However, this answer is not at all satisfactory, as Rabbi Menachem Mendel Shneerson[12] pointed out (based on Chovat Halevavot):[13] if that is trust, why is there any need to command us to trust in God if it is merely a branch of believing in God who “Did, does and will do all the acts,” so there certainly can be nothing bad that descends from above.[14]

Moreover, doesn’t the literal meaning of “trust” refer to complete trust, when an individual has a sense of total trust on what will transpire? As the chassid wrote:[15]

“The essence of trust is the calmness of the truster and his heart should rely on the One who he trusts in that he will do the best for him in what he trusts him.”

According to these words of the Lubavitcher Rebbe, although it might well be that because of one’s sins and according to one’s deeds, one might not be worthy of experiencing the best realized in its obvious form, nonetheless, every one of us has a mitzvah to trust in God that He performs only good. This is not at all referring to the question of faith in God, because, as mentioned above, according to the ways of faith, it could well be that there will not be revealed goodness.[16]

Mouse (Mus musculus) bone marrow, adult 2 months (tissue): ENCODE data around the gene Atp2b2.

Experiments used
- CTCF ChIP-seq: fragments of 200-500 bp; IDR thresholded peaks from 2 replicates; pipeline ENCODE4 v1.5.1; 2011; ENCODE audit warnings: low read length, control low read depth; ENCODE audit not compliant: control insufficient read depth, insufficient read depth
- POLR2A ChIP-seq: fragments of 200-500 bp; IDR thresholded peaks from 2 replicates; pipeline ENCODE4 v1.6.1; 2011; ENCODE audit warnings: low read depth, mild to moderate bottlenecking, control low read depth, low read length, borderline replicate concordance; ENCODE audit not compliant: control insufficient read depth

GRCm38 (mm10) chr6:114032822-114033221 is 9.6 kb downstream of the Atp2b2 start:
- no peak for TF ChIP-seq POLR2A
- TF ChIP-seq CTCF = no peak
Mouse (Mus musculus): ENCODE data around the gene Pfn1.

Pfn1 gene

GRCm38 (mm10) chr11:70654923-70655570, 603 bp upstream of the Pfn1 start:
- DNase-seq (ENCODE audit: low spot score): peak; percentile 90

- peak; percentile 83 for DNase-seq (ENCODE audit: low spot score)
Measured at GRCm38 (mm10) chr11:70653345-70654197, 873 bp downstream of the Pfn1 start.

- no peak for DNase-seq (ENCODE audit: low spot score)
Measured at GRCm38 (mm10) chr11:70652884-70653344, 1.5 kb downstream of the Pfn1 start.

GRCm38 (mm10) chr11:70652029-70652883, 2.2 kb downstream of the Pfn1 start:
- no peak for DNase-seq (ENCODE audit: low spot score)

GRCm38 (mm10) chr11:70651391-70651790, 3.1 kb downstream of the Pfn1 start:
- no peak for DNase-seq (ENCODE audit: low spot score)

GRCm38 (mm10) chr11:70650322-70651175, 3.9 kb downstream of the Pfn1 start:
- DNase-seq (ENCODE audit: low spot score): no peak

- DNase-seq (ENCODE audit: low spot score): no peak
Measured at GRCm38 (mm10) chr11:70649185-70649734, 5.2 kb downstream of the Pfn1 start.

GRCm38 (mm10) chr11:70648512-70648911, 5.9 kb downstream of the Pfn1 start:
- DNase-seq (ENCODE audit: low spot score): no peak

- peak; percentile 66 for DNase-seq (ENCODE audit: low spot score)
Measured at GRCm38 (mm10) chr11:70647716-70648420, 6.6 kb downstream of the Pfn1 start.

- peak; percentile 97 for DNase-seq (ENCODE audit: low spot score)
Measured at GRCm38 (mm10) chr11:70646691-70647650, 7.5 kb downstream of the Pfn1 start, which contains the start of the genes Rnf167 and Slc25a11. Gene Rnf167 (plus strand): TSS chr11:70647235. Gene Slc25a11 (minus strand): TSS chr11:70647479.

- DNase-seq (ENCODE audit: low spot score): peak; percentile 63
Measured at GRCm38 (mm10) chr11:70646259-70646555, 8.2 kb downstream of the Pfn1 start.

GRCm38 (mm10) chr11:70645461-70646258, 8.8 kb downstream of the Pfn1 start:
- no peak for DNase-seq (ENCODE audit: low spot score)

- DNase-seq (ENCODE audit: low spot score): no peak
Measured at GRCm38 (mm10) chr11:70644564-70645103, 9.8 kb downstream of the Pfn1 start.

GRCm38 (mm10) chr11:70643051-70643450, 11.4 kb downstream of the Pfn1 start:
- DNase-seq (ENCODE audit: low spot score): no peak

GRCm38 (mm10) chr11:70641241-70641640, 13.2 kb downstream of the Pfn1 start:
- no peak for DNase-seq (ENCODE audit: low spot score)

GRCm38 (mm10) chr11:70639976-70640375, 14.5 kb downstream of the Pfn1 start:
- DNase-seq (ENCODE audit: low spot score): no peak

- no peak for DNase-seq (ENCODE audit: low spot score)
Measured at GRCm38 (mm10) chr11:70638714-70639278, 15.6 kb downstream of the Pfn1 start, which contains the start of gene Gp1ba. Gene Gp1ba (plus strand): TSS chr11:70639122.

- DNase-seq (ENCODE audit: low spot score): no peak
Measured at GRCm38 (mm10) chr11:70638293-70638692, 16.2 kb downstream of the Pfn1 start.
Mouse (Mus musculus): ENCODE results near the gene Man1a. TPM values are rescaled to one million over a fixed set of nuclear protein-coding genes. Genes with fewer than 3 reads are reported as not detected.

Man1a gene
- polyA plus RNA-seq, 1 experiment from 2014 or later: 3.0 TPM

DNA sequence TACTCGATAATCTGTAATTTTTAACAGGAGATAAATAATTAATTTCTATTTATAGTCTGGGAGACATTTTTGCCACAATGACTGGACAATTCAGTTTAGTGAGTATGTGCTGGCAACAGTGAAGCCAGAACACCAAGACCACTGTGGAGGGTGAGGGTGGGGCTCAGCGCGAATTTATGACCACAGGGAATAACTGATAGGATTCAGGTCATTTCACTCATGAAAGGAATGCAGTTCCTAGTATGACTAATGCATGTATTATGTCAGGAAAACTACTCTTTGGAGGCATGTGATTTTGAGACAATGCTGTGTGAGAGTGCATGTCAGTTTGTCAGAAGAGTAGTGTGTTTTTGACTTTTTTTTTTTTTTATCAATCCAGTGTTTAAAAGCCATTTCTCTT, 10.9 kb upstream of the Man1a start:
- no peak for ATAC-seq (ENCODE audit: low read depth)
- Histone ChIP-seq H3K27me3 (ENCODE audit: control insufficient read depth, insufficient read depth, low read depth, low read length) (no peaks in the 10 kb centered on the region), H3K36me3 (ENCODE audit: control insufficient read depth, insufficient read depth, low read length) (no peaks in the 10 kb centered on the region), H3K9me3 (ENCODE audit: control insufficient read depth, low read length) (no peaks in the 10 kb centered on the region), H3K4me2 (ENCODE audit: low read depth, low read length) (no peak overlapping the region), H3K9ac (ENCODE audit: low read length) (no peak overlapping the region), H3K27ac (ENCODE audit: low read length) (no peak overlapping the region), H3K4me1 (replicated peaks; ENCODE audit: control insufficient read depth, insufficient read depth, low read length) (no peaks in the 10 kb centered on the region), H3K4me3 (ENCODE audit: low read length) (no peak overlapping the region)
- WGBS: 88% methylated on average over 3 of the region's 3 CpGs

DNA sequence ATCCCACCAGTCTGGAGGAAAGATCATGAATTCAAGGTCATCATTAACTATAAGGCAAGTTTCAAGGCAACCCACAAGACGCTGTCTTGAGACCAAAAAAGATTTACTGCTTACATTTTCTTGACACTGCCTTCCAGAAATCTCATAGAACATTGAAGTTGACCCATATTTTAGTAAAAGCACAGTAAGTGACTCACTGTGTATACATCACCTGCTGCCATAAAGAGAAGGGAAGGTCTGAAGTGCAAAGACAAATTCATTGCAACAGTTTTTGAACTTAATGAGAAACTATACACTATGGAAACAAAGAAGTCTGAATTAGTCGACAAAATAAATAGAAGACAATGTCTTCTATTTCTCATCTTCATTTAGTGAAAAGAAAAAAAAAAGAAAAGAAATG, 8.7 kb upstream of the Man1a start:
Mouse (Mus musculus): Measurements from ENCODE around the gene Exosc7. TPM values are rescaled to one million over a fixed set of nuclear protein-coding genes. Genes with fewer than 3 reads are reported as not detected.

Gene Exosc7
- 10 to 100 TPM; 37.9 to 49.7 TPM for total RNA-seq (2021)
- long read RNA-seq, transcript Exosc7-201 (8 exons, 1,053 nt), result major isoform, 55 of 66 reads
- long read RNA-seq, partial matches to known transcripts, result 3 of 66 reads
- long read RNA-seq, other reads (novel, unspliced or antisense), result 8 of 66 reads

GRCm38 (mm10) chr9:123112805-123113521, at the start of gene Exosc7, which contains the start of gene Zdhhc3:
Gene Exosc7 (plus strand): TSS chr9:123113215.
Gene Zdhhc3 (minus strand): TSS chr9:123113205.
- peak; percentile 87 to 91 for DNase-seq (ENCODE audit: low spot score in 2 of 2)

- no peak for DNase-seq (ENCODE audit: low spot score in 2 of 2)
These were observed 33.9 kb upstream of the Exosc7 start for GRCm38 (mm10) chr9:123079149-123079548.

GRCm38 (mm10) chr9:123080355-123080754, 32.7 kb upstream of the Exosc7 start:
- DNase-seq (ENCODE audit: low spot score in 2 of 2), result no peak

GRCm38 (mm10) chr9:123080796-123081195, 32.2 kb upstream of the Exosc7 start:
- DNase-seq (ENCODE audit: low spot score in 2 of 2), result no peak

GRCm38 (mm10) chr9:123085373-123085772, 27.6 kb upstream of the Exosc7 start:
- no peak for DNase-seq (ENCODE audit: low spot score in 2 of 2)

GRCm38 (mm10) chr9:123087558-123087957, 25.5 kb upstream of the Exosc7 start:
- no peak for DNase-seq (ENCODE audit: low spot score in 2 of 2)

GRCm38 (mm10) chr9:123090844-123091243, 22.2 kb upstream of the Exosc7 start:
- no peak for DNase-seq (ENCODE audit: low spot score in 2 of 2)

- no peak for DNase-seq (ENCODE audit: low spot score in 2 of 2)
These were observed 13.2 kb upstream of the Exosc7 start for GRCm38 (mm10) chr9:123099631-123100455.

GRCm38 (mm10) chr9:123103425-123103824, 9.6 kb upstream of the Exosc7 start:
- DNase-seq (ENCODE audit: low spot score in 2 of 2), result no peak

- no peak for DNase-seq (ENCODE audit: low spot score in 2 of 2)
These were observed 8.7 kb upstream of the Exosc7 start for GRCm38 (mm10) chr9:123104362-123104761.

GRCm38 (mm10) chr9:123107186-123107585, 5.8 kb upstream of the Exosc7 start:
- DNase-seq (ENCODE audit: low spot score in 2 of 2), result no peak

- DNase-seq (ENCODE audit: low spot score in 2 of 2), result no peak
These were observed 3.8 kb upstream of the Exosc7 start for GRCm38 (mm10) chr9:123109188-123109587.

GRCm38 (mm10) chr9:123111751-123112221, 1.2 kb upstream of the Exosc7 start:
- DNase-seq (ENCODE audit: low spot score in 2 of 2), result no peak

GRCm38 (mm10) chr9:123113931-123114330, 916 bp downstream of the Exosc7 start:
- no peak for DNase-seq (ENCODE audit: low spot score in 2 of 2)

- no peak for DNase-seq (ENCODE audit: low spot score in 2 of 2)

This is referring to serving God in practice, by the individual making a conscious effort to set in his heart the knowledge that God is his trust and his only support, who in His great kindness will certainly lead His people above and beyond the attribute of judgment and will tend towards lovingkindness, even if they have sinned.

The secret for the attribute of trust is the knowledge that God loves every individual with revealed simple love. The stronger this knowledge becomes in the individual’s soul, so his soul becomes able to receive more and more love from Him.

As in other areas, so it is with the attribute of love: God “gives wisdom to the wise.”[17] Someone who expects judgment to be meted out on him clarifies this method as the only means by which he can receive attention from God. In contrast, someone who expects God to actualize His simple, clear love that He certainly has for him, draws upon himself more and more the nature of good to give good in an evident and palpable manner.[18]

 

Photo by Rich Soul on Unsplash